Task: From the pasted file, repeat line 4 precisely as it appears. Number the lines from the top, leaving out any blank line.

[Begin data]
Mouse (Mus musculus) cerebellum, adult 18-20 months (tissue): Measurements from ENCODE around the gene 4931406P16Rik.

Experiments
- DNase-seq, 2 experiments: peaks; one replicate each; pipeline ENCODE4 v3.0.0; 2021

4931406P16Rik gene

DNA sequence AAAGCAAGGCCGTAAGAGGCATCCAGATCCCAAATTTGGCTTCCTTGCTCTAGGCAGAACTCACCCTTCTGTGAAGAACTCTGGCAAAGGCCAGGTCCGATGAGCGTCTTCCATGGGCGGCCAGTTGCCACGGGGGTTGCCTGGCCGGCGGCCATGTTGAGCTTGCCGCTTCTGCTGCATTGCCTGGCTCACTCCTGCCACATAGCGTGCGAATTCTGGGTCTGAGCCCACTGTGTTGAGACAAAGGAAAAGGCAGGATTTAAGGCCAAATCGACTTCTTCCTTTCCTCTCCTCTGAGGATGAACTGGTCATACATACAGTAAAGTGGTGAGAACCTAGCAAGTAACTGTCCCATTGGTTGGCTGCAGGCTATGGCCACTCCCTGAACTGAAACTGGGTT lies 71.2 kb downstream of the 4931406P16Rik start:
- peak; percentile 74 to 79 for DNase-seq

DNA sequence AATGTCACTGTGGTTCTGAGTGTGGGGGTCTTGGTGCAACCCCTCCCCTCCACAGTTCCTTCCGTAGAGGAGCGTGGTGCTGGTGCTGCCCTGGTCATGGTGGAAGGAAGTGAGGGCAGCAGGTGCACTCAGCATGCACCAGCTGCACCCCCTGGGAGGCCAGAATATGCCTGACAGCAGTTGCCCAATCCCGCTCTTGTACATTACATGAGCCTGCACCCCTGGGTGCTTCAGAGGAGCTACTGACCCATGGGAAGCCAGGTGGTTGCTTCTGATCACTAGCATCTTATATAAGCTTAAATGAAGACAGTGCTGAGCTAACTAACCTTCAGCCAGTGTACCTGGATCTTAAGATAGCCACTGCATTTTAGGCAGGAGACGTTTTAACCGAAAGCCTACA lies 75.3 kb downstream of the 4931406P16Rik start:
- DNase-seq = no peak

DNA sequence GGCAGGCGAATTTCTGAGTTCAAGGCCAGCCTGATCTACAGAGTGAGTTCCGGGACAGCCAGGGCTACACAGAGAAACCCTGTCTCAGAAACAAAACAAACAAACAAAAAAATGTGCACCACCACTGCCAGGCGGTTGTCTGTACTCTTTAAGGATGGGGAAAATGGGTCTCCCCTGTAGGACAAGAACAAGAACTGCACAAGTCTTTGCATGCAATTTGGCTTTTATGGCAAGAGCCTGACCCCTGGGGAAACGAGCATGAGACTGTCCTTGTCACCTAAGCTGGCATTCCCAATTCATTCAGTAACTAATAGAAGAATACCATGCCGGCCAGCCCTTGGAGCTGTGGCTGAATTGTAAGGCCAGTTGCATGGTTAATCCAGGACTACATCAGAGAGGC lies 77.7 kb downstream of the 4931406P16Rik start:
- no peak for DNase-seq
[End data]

4931406P16Rik gene